http://www.amazon.com/Cuisinart-MCP55...

                    I also have 2 sizes of All Clad (NOT non-stick) roasting pans and love them but would look at Cuisinart in the future.

                    1. Check out your local restaurant supply store, and skip the big name retailers. GFS (Gordon Food Service) is open to the general public, and has a nice selection of reasonably priced and very heavy duty but lightweight cookware that can stand up to constant use in a restaurant kitchen.

                      2 Replies
                      1. re: Atomic76

                        That's a very good suggestion. I stopped by GFS a couple of weeks ago and picked up several Cambro containers for dry goods. They sell nice, affordable full-size sheet pans there as well to replace the grocery-store cookie sheets we're using now.

                        1. re: toddrhodes

                          Our oven will only fit a half-sheet pan. Several years ago we bought them 2/$10.99 at Costco.

                      2. May I suggest a sauté pan, perhaps in lieu of the brasier? Or perhaps a sauteuse, which is essentially a sauté pan with 2 helper handles and no long handle. With either a sauteuse or sauté you'll get more surface area than the brasier will give, which is important. It means less batch cooking. I also think (JMO) that the LC braiser is going to somewhat duplicate the dutch ovens you've already got. If you really want a braiser, I'd go with the AC. But me? I think a sauté is a good bet.

                        I'm not of a fan of the All-Clad design, because I think it's a bit on the shallow side. The 3 qt. AC pan is 11" diameter, the same as the 4.2 qt. Demeyere Atlantis. My old non-induction Calphalon sauté was 2.5 qts and it was often approaching capacity, despite cooking for only 2-3 people. This is why I recommend a taller pan. Added bonus - less oil spatter when shallow frying!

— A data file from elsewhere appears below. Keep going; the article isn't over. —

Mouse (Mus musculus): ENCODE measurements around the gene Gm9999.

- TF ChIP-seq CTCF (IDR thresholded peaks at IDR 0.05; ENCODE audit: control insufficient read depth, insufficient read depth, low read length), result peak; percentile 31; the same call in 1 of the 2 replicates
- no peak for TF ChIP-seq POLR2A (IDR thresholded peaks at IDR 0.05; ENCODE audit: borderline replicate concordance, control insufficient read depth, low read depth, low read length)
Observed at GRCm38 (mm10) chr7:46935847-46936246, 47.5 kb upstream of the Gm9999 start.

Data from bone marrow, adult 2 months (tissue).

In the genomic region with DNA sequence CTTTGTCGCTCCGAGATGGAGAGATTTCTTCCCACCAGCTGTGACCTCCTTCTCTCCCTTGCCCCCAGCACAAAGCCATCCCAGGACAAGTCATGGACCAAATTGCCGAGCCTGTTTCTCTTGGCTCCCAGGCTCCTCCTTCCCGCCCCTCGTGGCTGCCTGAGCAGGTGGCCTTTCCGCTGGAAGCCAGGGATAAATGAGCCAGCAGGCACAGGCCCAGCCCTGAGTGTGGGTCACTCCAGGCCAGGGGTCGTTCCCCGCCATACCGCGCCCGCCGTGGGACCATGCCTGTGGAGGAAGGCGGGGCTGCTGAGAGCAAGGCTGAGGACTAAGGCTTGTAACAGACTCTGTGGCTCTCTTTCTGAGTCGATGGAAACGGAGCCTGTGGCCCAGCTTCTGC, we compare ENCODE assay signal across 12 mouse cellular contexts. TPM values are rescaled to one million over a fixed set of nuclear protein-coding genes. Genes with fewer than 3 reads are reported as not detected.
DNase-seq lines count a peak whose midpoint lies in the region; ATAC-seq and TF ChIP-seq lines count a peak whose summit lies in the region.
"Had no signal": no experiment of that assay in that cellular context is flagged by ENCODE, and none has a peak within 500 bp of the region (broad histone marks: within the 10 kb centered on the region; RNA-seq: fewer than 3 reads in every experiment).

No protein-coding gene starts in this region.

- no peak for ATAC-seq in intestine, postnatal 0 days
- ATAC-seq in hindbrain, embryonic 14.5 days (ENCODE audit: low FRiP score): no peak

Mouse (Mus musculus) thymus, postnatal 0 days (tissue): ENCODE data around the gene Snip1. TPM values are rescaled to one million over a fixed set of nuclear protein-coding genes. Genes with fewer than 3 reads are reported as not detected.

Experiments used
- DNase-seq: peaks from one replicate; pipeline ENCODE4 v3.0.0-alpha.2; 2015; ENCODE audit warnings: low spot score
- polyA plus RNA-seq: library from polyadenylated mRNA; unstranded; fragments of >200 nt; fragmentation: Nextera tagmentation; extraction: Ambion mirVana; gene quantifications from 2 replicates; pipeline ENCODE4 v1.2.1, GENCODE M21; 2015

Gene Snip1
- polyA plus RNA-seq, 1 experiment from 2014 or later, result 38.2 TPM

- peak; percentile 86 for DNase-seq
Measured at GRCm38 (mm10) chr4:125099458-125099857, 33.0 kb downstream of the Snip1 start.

In All-Clad, I'd choose the 4 quart "brown and braise" pan with a dome lid, currently on sale at cutleryandmore, which I think has the same diameter as the 3 qt. All-Clad sauté.

                        https://www.cutleryandmore.com/all-cl...

                        For high quality at a bargain basement price, grab a commercial pan. A lot of Chowhounds like Sitram, I've got the Vollrath Optio in 6 qts (11" diameter) and love it, even though I'm only cooking for 2-3. It's not as pretty as the spendy cookware designed for us home cooks, but it's excellent stuff and built to last.

                        http://www.foodservicewarehouse.com/v...

                        1. Hi, Gocards:

                          That's really cool you're gung-ho and gaining confidence. You go!

                          Without getting into specific applications, your OP indicates you already see well into your cooking future. If you see thick copper as an ultimate destination, why take intermediate steps? Buy one piece and get your toes in the water, find out if you like it. I have only purchased ONE piece of copperware at retail (I now have more than 50 pieces). Every dollar that you would spend on A-C is a dollar you could, IMO, better spend elsewhere.

                          I have made this offer to others, and I'll make it to you: I am happy to privately give you my opinion and/or advice on specific pieces of copperware if you are interested. kaleokahu@gmail.com.

                          Aloha,
                          Kaleo

                          3 Replies
                          1. re: kaleokahu

                            Hi Kaleo,